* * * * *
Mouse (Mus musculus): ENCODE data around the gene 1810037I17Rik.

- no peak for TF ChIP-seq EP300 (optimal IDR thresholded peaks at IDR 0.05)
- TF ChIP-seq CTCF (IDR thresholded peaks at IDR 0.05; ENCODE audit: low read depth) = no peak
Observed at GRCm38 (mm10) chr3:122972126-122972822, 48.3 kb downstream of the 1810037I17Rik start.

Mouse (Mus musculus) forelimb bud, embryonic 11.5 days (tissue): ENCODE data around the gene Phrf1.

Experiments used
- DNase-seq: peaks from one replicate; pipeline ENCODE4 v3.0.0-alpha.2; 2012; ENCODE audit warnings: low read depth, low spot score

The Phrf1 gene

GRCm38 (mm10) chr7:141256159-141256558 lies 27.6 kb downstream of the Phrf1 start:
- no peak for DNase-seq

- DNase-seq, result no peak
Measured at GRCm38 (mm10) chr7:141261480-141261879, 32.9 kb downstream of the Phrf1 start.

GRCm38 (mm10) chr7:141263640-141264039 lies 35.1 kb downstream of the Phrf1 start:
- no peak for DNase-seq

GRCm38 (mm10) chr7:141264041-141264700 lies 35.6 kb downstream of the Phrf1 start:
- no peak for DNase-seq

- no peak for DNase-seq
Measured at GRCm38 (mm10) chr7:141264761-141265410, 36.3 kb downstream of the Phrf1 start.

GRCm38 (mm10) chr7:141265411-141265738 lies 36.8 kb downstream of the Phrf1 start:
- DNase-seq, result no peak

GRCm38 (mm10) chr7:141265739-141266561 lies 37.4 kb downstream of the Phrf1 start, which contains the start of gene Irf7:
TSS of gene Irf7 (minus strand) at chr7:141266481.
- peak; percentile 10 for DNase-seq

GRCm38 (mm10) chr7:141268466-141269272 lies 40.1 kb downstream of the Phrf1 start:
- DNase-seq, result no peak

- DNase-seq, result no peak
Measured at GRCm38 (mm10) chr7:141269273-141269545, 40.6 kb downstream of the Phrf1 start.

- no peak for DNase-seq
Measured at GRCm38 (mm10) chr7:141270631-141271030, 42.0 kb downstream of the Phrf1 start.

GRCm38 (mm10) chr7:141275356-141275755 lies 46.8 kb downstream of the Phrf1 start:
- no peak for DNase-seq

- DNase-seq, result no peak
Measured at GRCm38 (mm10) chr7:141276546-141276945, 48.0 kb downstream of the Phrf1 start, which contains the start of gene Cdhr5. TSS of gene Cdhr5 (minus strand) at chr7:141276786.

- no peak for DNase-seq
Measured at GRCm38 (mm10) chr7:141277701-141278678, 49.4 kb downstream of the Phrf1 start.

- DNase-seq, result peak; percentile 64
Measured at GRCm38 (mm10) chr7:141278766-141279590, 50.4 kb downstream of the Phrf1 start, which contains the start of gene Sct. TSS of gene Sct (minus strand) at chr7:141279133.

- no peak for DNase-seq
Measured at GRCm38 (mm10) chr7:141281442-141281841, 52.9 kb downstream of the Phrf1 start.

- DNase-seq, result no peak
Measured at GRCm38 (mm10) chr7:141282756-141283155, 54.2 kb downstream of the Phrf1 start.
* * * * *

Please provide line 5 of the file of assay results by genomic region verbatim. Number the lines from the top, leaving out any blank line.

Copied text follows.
Mouse (Mus musculus) forelimb bud, embryonic 11.5 days (tissue): ENCODE data around the gene Phrf1.